• Great size and strength.
  • Very productive receiver that uses his size and footwork to get separation.
  • Fast feet for such a big target.
  • Uses his body to his advantage after the catch.

CONS:

  • Not very fast at all.
  • Not quick or sudden, requires space to pick up speed.
  • Is capable of gaining separation, but can’t maintain it.
  • Hands aren’t great.
  • Route running is all over the place. Not good at cutting or sudden movements.
  • Not fast enough for the outside, not sudden enough for the slot.

REVIEW:

Another interesting player that I’m surprised went undrafted given his production. Marlon Williams is a freak athlete that has smoother feet and route running than a receiver of his size normally has, and often finds the soft spot in zone coverage to get chunk plays. It’s like he has a raw instinct for finding the exact right spot to be to be open for his quarterback, and frequently uses his frame and strength to fend away defenders at the catch.

What’s best about him, though, is his abilities after the catch. He’s a violent runner, and rarely goes down after first contact. He gets the football a lot because he’s usually open, and he always gets a few more yards than expected. But, his major weakness is his height and his speed.

He’s big, but he’s not tall, meaning all that fighting may be for not against bigger cornerbacks that will be able to fight him at contact and outrun him, as well. He has a habit of dropping the ball, as well. Williams is basically a worse version of Nico Collins all around, so it’s possible Nick Caserio thought it was worth giving him a chance to be a solid backup in an offense that suits their playstyles. I’m already thinking too far ahead, though.

If he gets bigger and stronger and is able to translate his instincts to the NFL, he has the chance to be a Julian Edelman for the Texans. If not, he’s a perennial backup or practice squad warrior.

Damon Hazelton, WR, Missouri

North Carolina v Virginia Tech Photo by Michael Shroyer/Getty Images

Height: 6’ 3”

Weight: 206 lbs

Arms: 33 3/8”

Hands: 9 7/8”

40 Yd Dash: 4.64

Vertical Jump: 37 1/2”

Broad Jump: 10’ 00”

3-Cone Drill: 7.11

2020 Stats: 8 Games, 30 Rec, 397 Yds, 13.2 Avg, 1 TD, 2 Rush Att, 3 Yds, 1.5 Avg

PROS:

  • Big body receiver with a big wingspan.
  • Fights for the ball and wins contested catches with his size and jumping ability.
  • Creates separation with his arms and always seems to find an opening when the ball is coming to him.
  • Maybe a blocker.
  • Often uses his catch radius to reel in the football and keep it away from defenders.
  • Occasionally shows the ability to evade defenders after the catch and create open spaces down the field.

CONS:

  • Bad hands, drops the ball far too often.
  • Not fast or sudden at all, will have difficulty creating any sort of vertical separation in the NFL.
  • Not very physical at the catch point, something he would greatly benefit from with his size.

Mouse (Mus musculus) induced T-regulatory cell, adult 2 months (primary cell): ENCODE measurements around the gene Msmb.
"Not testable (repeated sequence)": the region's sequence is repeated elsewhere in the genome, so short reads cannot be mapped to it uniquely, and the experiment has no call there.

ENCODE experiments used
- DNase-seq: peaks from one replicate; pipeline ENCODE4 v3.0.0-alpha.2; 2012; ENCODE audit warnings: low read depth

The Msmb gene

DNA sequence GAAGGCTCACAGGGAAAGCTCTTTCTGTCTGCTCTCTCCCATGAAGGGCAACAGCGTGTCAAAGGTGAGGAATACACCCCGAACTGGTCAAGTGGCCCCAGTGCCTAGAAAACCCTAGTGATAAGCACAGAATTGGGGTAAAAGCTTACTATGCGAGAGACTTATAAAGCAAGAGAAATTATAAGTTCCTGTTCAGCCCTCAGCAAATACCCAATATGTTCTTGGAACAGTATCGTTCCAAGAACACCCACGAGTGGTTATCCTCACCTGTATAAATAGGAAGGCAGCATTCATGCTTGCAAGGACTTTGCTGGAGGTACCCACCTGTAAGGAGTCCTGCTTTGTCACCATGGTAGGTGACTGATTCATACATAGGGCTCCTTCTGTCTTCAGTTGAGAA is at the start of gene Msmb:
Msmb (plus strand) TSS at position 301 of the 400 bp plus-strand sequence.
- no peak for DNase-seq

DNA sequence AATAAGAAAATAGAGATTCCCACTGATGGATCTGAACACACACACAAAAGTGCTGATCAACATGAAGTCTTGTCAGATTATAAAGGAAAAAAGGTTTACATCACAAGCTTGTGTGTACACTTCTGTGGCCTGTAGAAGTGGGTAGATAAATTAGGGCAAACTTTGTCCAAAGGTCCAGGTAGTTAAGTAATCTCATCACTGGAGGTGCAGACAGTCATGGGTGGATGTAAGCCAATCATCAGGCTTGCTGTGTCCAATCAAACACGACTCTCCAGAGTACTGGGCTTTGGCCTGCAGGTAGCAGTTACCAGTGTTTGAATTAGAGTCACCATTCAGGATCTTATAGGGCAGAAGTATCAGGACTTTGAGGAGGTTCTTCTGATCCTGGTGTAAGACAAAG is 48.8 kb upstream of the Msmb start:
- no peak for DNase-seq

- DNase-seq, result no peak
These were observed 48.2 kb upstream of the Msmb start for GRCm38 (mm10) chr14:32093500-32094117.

REVIEW:

Hazelton might be a good red zone target, and that’s it. He’s not fast, he’s not quick, he makes it obvious where he’s going to opposing defenders, and he doesn’t use his frame to fight off defenders. The only thing he has going for him is his long arms and the brief moments he’s able to gain separation in tight coverage.

He’s good at using his length to create brief openings, and can snare the ball and keep it away from defenders like a bully keeping a classmate’s lunchbox just out of reach, but that’s all he’s capable of. His catching ability is subpar at best, and his game relies on that.

If he bulks up and starts using his body more during the catch, he can be an okay red zone target. If not, he’ll likely be released during training camp.

Are there any other good undrafted free agents that Houston could sign right now?

Well...there were. I liked QB Jamie Newman (signed with Eagles), RB Jaret Patterson (signed with Washington), WR Trevon Grimes (signed with Eagles), WR Sage Surratt (signed with Lions), TE Kenny Yeboah (signed with Jets), OL Drake Jackson (signed with Lions), LB Dylan Moses (signed with Jaguars), and S Paris Ford (signed with Rams), but they are now all off the market.

The best undrafted free agents that are still currently available are:

RB:

  • CJ Marable, Coastal Carolina
  • Josh Johnson, Louisiana-Monroe

WR:

  • Damonte Coxie, Memphis
  • Tyler Vaughns, USC

INTERIOR OFFENSIVE LINEMEN:

  • Tristen Hoge, BYU
  • Brett Heggie, Florida
  • Jared Hocker, Texas A&M

CORNERBACKS:

  • Olaijah Griffin, USC

Those are all the players that are left that I’ve watched or read anything about. Even then, it’s not enough to have a strong opinion on any of them. Regardless, the Texans have needs practically everywhere. We might as well aim for having 100 players signed, so I’d be happy to see any of these players get picked up by Nick Caserio and given a chance to land a roster spot, just to add a little extra spice to the offseason!

Follow me on Twitter: @FizzyJoe